How many brainstorming sessions, filled with potentially brilliant ideas, have ended up as rolled up flip charts under someone’s desk?
The challenge is taking ideas to a next step post-brainstorming can be a challenge.
When I get near the end of the brainstorming process with my clients, I use a simple filtering process that ideas from mere concept to near ready to implement.
Here’s how it works…
Key Steps: Take Brainstorming from Good to Wicked-Good
- When you’ve finished with the brainstorming stage put all of your ideas on sticky notes or individual pieces of paper. (Something that allows them to be easily repositioned). Have them all stuck, off to the side, on a wall.
- Next, determine what qualifiers you (want, need, will use) to filter these ideas and a range. (You may want to have these filters in mind ahead of time, or ask the group to develop them).
Filters and their ranges include:
- EASE OF IMPLEMENTATION (filter): easy-to-hard (range)
- INVESTMENT: cheap-to-expensive
- ROI: low-to-high
- THE BRAND: builds the brand-to-draws from the brand
- TIME TO MARKET: implement quickly-to-takes a while
Of course you’ll have others that are important to your company and brand…
- Create a large grid on a big wall. (Blue painter’s tape works well as it doesn’t mess up paint. Be sure to test it first!)
- Label the grid using two of your most important filters and the range. (I’ll use ROI and EASE OF IMPLEMENTATION for my example).
- Have the team move and classify the ideas into their proper range within the categories.
- Now you’ll have a ‘picture’ of which ideas (in this example) will drive the most sales and are the easiest to implement. Items in the upper-right are the best ideas on this chart.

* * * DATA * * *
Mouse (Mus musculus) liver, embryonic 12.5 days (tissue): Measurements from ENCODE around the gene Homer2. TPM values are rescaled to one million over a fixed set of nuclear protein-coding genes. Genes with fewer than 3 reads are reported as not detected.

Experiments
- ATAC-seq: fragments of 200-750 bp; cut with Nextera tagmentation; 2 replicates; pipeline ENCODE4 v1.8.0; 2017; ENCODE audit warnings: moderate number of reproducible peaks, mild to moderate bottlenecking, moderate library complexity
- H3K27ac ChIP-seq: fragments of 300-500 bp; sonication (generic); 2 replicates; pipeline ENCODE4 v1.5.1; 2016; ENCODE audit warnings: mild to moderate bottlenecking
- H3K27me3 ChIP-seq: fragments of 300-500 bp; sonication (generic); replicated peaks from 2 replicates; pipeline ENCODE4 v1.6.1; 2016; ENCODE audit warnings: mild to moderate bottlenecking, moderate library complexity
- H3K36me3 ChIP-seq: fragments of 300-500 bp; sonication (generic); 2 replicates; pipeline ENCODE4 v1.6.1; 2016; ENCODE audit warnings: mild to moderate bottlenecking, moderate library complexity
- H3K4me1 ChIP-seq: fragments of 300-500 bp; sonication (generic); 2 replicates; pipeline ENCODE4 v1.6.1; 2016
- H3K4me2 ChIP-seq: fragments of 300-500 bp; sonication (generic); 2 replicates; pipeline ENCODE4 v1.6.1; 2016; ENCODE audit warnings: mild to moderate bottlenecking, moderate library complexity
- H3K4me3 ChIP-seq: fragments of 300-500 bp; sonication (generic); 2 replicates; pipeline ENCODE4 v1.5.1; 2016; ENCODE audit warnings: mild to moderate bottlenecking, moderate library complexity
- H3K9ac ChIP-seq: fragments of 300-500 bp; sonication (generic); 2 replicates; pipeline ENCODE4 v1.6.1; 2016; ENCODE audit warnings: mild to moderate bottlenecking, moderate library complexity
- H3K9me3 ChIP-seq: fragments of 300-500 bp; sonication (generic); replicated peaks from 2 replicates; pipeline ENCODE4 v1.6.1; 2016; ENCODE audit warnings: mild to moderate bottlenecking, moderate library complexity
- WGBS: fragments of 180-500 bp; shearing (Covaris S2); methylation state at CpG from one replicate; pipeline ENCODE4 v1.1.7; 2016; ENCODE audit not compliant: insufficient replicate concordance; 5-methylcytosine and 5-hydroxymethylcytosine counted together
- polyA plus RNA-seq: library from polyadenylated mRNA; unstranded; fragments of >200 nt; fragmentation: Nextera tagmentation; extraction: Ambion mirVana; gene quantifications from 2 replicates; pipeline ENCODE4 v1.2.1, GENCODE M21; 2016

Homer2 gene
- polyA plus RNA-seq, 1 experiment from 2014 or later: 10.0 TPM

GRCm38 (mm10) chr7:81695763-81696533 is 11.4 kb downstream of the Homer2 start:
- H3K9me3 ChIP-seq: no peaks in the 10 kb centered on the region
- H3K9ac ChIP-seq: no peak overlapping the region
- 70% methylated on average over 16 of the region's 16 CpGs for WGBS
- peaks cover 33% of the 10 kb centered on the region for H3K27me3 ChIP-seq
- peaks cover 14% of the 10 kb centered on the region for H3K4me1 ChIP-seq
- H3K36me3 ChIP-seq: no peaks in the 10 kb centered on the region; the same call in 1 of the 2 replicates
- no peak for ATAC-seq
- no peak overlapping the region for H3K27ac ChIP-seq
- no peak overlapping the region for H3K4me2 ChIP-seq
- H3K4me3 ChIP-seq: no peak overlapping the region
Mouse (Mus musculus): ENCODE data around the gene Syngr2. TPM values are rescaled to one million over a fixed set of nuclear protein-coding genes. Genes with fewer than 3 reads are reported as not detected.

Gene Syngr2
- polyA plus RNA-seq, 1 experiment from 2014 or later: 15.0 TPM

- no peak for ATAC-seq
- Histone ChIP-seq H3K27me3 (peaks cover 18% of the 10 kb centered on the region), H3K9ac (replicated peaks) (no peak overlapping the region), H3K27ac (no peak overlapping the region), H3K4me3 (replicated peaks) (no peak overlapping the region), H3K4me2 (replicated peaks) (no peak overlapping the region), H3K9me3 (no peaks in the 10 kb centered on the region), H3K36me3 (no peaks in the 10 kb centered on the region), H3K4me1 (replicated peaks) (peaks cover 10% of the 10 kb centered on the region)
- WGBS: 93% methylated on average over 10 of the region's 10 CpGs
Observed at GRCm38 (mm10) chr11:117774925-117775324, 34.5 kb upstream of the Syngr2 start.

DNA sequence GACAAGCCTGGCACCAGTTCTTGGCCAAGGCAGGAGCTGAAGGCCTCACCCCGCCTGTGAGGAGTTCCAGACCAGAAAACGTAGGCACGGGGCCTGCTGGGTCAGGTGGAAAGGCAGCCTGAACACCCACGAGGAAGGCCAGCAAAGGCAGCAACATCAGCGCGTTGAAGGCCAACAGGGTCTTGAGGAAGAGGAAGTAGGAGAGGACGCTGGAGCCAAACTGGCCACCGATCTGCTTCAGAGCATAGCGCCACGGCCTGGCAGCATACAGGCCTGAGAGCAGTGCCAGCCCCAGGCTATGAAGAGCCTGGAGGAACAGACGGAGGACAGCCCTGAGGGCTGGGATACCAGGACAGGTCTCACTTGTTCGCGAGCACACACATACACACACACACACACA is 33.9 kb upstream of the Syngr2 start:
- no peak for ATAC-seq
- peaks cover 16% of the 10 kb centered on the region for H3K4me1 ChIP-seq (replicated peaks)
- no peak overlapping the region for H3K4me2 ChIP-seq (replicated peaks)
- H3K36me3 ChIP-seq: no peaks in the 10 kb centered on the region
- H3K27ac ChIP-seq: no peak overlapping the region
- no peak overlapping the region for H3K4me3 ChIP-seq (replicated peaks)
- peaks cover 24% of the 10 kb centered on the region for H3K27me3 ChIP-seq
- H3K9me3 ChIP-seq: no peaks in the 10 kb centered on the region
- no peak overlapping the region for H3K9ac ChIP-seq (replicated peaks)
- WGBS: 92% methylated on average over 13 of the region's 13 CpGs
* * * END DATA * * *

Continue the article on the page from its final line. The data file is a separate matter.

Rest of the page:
- More than likely, you need to consider a third or fourth filter. For me, I want to consider ideas that: a) are easy for the customer and b) have a positive impact on the brand. To accomplish this, we are going to focus on and refine the best ideas in the upper-right section with these additional filters.
- Grab a few volunteers and have them remove the items that fit the next filter. I’m using “ideas that don’t strengthen the brand.” Have them move them outside of the box.
- Next (and we’re almost done), have a few different volunteers remove from the box the ideas that don’t fit your next main filter. For me, it’s ideas that “require effort on behalf of the customer.” (If this idea requires the customer to jump through hoops, it’s not a good one).
- Finally, examine what’s left in that box and you’ve got the ideas that… have a high ROI, are easier to implement, are easy on the customer, and build the brand. These ideas are ready to be championed and tested.
Instead of ending your brainstorming with simply a bunch of potentially good ideas… you’ve taken action steps and are on path to execution.
You’ve turned a GOOD use of time into a WICKED GOOD use of time.